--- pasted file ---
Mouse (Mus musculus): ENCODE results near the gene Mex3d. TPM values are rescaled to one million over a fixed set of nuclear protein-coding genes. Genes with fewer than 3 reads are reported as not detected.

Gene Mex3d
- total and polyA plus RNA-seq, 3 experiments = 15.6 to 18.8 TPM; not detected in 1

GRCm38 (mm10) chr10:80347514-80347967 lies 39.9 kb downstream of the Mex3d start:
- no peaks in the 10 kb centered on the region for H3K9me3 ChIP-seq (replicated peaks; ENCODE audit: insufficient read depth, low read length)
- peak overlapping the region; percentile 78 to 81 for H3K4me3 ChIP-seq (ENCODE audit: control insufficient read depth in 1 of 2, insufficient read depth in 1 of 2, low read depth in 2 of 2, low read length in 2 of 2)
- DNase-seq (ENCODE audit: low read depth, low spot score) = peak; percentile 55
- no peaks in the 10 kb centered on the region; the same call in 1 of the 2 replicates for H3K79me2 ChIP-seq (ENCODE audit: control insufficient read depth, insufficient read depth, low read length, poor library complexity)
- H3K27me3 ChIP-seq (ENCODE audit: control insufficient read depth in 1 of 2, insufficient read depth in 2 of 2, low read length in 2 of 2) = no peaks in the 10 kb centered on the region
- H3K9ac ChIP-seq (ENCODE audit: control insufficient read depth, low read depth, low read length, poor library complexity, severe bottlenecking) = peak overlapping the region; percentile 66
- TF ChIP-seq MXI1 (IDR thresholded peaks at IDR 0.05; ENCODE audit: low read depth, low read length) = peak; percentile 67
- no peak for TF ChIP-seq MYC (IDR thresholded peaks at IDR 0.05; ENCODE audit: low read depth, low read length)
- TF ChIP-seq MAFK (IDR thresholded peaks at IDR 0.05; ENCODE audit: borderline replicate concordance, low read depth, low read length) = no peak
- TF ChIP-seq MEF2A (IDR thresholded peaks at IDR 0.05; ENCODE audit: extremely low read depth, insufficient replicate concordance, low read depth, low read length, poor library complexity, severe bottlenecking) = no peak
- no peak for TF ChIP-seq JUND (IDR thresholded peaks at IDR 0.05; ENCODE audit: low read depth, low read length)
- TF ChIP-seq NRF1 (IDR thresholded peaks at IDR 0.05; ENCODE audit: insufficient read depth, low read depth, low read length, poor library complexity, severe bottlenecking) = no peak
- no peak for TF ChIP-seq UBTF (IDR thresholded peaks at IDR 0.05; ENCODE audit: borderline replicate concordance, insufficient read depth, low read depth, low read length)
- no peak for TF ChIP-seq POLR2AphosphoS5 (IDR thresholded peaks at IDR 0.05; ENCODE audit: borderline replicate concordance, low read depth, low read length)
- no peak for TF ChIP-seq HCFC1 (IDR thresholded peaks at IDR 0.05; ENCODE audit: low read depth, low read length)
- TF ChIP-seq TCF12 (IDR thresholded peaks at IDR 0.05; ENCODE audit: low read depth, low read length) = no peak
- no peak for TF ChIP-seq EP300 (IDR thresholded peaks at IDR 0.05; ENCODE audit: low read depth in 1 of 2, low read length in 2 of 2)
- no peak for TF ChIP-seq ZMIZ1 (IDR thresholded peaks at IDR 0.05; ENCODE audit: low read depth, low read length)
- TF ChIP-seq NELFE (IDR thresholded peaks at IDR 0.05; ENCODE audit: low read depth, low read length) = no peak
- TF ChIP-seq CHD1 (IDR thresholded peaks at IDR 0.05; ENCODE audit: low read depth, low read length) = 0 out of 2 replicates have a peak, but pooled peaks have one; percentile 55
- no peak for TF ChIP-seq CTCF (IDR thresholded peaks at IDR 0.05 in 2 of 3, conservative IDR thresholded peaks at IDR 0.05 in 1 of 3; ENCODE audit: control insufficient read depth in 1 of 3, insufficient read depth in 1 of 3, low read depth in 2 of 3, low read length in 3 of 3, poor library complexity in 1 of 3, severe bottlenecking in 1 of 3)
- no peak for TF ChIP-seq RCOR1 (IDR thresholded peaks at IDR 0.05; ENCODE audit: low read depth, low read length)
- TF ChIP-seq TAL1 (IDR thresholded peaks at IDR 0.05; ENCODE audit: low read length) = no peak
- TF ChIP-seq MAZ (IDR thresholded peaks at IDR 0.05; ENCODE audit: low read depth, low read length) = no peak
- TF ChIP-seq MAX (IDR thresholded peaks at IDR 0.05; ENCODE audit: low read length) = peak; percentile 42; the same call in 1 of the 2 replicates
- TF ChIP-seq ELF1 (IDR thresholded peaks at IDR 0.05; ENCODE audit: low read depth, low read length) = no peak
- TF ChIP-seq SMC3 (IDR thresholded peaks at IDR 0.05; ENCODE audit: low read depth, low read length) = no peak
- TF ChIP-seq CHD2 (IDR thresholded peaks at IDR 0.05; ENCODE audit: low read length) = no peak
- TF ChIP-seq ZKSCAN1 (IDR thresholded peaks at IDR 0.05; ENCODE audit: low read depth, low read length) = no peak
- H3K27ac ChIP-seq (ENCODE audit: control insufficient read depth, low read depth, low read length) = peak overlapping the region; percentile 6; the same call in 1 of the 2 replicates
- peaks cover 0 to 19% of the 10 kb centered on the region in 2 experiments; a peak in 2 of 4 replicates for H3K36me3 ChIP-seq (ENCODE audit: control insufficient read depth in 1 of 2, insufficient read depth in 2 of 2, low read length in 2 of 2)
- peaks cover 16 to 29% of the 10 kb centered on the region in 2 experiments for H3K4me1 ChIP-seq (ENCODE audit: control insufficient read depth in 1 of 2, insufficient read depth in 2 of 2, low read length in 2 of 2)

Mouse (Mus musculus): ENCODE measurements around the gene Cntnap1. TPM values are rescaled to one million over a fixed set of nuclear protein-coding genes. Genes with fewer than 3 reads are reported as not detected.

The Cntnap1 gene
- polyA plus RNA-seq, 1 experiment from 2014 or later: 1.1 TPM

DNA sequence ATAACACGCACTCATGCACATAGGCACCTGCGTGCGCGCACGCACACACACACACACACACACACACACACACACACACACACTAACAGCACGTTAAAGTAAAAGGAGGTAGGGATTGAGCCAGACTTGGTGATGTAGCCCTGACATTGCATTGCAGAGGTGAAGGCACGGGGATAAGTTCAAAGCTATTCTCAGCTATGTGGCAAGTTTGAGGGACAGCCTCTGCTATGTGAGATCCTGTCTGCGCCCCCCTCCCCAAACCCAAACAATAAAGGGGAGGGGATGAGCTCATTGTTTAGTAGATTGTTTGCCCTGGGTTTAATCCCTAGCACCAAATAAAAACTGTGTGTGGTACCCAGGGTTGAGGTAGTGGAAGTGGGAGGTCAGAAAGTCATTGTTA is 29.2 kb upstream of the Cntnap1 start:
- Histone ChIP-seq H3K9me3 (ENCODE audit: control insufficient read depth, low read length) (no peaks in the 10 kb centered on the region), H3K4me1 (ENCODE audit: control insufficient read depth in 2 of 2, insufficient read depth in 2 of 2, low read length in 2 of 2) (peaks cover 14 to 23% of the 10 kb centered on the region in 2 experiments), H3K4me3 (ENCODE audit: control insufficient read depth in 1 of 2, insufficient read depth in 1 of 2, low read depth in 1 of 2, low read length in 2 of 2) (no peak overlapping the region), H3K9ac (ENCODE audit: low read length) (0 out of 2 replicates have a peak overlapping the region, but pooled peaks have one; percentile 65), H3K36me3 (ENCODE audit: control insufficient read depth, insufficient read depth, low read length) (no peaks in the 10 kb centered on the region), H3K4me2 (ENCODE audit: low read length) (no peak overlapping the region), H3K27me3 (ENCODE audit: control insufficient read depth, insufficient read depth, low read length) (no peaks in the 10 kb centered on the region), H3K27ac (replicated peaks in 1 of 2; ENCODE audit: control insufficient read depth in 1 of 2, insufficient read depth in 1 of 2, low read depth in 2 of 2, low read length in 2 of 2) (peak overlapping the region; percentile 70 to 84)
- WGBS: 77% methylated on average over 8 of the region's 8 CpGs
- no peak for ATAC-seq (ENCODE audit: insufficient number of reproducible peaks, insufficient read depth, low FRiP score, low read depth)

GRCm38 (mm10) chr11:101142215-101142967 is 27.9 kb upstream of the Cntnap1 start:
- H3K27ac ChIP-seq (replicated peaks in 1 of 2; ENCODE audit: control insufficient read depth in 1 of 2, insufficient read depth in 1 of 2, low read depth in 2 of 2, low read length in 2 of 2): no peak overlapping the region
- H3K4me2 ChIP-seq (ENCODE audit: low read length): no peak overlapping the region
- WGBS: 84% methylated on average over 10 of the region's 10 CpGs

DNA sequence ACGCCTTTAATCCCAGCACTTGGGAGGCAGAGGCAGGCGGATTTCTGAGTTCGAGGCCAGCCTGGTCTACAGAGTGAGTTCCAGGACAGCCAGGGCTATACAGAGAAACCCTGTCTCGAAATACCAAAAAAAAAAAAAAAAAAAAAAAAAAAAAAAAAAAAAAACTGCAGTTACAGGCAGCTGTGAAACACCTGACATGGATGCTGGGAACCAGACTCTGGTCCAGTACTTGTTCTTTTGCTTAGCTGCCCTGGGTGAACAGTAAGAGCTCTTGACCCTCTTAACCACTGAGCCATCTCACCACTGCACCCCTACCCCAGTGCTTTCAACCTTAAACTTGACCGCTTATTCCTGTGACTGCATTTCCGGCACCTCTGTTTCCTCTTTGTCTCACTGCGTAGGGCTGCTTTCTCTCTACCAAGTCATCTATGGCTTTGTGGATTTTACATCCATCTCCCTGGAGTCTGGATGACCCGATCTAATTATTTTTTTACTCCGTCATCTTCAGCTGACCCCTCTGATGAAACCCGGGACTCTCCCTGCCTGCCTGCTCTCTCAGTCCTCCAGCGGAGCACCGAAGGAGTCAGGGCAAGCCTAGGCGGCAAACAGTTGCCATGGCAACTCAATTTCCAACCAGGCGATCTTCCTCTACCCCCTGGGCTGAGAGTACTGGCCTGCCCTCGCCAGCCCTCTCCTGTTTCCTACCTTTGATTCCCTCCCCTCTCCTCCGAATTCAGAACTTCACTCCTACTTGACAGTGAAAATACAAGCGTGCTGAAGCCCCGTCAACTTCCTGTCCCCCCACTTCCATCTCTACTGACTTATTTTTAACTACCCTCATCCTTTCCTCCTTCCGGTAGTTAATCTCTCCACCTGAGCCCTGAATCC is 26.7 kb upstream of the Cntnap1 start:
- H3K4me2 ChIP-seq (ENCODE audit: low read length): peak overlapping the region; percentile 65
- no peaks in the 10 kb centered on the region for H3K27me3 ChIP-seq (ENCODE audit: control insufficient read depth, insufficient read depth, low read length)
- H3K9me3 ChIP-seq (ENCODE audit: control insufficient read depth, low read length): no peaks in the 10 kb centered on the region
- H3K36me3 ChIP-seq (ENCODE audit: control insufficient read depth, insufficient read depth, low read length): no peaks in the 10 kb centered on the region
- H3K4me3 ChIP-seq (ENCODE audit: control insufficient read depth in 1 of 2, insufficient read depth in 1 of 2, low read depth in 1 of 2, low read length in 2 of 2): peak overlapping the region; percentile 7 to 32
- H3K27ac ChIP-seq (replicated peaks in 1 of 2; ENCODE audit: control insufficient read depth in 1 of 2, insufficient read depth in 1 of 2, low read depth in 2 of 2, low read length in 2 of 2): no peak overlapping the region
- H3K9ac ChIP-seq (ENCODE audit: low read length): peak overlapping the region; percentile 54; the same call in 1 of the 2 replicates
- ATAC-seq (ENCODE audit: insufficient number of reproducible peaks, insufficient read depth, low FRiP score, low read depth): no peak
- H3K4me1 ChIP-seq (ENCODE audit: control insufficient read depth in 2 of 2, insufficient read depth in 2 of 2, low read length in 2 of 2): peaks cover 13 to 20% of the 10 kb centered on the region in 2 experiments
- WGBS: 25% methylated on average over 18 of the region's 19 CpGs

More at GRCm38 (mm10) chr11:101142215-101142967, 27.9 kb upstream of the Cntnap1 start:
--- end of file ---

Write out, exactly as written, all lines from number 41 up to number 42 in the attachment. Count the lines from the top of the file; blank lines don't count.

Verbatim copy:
- Histone ChIP-seq H3K9me3 (ENCODE audit: control insufficient read depth, low read length) (no peaks in the 10 kb centered on the region), H3K4me1 (ENCODE audit: control insufficient read depth in 2 of 2, insufficient read depth in 2 of 2, low read length in 2 of 2) (peaks cover 14 to 23% of the 10 kb centered on the region in 2 experiments), H3K4me3 (ENCODE audit: control insufficient read depth in 1 of 2, insufficient read depth in 1 of 2, low read depth in 1 of 2, low read length in 2 of 2) (no peak overlapping the region), H3K9ac (ENCODE audit: low read length) (0 out of 2 replicates have a peak overlapping the region, but pooled peaks have one; percentile 65), H3K36me3 (ENCODE audit: control insufficient read depth, insufficient read depth, low read length) (no peaks in the 10 kb centered on the region), H3K4me2 (ENCODE audit: low read length) (no peak overlapping the region), H3K27me3 (ENCODE audit: control insufficient read depth, insufficient read depth, low read length) (no peaks in the 10 kb centered on the region), H3K27ac (replicated peaks in 1 of 2; ENCODE audit: control insufficient read depth in 1 of 2, insufficient read depth in 1 of 2, low read depth in 2 of 2, low read length in 2 of 2) (peak overlapping the region; percentile 70 to 84)
- WGBS: 77% methylated on average over 8 of the region's 8 CpGs